The plot was fun. There’s really no other word for it. Villains come crashing into your lab and your world turns upside d0wn, ’cause guess what? They’re not as scary or bad as you grew up hearing them as. And of course, it helps that they’re pretty darn hot looking too.

The story flow was at a good pace, never quite stalling in one area too long. Rebel, Kenna’s bestie, is one awesome sidekick type character (if this was actually like a comic book), and their opposite personalities balanced each other well. She also kept things more entertaining whenever there was a lull in villain problems.

As with the romance (’cause every good hero story should have a romance arc, right?), it was okay. I dunno, it wasn’t amazing or anything in my opinion. The plot and fun characters were what kept me happy and reading, but the romance with bad-boy Draven just…wasn’t ringing any chemistry bells in my head. He’s your typical “bad” boy who seems all tough and gruff on the outside but all gooey and sweet on the inside if you just dug deep enough and was able to strip away all that exterior aside (somehow). I didn’t see anything too special about him. Sure, he’s nice, but that doesn’t really stir any deep feelings, to be honest. And yeah, he had been on the run practically his whole life (kinda have to when the League of Superheroes puts you on the hit list of villains), but beyond feeling bad for him, I don’t love him.

Frankly, I don’t love any of these characters. The villains we’ve been introduced to, and the mash of heroes that surprisingly learn there’s another side to what they grew up hearing, make a good team together. But each one of them? There wasn’t a whole lot of character development. Their interactions are what kept things more exciting. If there was a dialogue scene between two characters for too long in the book, it just starts dying down a little.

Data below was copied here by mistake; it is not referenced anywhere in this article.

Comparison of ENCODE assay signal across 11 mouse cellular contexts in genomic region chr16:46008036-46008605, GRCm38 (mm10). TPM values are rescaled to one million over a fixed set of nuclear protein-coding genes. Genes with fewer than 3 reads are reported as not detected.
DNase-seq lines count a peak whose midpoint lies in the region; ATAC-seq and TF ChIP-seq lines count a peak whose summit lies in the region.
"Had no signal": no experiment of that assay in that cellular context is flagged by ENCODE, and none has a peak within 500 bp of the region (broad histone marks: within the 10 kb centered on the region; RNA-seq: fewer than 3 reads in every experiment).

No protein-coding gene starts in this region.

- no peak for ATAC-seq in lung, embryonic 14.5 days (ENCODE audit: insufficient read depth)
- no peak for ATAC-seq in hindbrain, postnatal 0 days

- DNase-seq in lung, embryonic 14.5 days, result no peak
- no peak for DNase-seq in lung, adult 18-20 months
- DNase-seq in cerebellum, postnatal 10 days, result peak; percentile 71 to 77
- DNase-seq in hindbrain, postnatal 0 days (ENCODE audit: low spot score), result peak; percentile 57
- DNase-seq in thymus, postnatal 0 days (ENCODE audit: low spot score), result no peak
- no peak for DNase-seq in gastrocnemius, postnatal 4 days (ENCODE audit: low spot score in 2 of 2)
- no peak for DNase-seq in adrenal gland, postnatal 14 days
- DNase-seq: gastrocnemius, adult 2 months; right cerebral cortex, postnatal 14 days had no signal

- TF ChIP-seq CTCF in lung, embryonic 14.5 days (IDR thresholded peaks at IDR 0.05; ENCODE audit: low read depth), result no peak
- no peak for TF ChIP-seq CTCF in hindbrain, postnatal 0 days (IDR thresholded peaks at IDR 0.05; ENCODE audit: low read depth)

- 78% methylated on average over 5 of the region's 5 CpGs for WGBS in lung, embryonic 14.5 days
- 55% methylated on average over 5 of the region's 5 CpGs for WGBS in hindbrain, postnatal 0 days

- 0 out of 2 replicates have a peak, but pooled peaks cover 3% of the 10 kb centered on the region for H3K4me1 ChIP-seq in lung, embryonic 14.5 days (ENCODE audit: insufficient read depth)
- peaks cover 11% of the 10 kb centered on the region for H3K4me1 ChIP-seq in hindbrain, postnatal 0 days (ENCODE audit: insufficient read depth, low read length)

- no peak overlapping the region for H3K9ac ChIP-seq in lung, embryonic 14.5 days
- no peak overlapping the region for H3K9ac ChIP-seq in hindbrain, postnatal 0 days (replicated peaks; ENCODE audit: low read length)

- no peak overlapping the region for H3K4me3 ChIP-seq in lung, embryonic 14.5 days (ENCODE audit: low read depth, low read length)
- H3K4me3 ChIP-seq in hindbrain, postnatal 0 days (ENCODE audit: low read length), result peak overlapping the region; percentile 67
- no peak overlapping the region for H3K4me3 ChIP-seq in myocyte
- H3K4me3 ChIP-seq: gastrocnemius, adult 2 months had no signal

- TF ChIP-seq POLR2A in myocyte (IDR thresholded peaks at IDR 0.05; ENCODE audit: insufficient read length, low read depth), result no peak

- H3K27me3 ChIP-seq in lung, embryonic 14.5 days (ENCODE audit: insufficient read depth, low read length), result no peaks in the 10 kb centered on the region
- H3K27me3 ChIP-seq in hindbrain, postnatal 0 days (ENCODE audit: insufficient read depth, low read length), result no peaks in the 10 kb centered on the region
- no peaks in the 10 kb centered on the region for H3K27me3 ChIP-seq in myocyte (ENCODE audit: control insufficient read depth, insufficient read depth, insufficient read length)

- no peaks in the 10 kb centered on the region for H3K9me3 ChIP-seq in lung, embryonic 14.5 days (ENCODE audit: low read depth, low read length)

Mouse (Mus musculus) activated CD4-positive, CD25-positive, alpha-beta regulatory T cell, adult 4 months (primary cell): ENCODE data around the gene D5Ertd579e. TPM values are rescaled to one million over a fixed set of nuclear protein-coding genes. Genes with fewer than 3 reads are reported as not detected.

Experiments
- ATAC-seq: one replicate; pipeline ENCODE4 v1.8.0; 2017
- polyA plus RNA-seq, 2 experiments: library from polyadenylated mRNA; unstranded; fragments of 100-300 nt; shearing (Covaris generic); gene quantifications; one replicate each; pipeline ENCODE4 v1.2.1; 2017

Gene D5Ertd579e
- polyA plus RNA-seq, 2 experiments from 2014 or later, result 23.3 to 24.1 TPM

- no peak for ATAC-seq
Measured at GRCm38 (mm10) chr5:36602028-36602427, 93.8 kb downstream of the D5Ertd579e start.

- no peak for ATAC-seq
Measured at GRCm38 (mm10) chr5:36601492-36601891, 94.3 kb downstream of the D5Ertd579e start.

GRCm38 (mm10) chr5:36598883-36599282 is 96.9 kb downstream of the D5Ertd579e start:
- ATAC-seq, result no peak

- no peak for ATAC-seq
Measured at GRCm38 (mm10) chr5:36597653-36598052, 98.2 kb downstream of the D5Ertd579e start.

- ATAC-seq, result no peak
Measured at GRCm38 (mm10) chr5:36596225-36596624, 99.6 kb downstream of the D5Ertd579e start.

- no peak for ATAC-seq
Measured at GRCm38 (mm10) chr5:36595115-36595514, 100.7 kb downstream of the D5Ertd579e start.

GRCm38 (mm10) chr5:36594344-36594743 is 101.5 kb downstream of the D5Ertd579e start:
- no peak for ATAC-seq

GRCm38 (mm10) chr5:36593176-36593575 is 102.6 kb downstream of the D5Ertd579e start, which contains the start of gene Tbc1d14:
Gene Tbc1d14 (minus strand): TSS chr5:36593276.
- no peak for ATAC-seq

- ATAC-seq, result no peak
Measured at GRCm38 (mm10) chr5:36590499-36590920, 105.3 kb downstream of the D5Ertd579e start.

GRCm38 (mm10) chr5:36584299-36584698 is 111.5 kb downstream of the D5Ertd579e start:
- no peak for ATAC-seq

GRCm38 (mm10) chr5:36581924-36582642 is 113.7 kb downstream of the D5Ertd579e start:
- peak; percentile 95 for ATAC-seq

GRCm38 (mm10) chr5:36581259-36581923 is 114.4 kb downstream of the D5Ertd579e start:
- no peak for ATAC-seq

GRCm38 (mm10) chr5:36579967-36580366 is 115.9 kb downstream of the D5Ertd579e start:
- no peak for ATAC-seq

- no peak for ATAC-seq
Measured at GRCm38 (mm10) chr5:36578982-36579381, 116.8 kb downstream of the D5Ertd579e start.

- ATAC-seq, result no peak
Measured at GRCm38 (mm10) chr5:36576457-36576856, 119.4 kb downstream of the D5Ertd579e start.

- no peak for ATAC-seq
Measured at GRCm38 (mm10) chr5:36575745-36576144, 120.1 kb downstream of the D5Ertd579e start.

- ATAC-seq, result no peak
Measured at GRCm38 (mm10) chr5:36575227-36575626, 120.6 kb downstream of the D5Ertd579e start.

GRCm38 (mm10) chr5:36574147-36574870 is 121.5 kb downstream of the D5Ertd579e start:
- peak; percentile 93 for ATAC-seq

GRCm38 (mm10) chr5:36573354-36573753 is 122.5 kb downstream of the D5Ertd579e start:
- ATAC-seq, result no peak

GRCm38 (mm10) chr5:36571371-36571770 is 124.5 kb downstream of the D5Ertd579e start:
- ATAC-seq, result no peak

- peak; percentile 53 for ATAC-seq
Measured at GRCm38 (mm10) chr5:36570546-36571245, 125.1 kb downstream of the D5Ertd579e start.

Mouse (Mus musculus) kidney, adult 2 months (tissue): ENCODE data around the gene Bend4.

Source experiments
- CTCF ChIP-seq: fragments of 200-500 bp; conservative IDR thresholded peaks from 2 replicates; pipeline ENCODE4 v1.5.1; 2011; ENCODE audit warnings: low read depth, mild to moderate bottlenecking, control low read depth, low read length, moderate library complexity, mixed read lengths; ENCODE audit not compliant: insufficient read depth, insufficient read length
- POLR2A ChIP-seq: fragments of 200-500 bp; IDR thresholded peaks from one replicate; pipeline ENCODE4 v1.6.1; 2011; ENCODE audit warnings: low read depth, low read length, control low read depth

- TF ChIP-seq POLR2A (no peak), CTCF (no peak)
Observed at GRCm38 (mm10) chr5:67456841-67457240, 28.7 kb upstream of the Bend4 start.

There also wasn’t many female characters here either. I don’t know if that would piss some people off, but I felt a little uncomfortable that the only “powerful” girl was Rebel, while most of the time we’re surrounded by very unique powers from all the boys. Not a single one of them was powerless.

Lastly, the powers themselves were pretty awesome. I like the superhero genre and for that reason alone, I wasn’t too picky about Powerless. There isn’t a lot of YA novels out there filling this gap right now (as comics seem to do well enough on their own as it is), but overall, this novel was a fun read mixing the good elements of an origin story into a solid book. I am looking forward to seeing what comes next for Kenna and the ragtag team.

Overall Recommendation:
Powerless filled a gap in the YA genre for me, bringing forth a fun story about superheroes and villains thrown together as they realize the world isn’t quite what they all thought it was like. Kenna and her team of superpowered friends were a good mix, balancing each other out with their powers and their personalities. Together, they made the story interesting with a good mix of action thrown in as well as they battled to find out the truth and rescue those they love. Altogether, it wasn’t the most unique book ever written (frankly, it’s like a written comic book), but I wasn’t feeling picky and it satisfied well enough. If you’re looking for a lighter read with some super powers mixed in, I would suggest you give Powerless a try.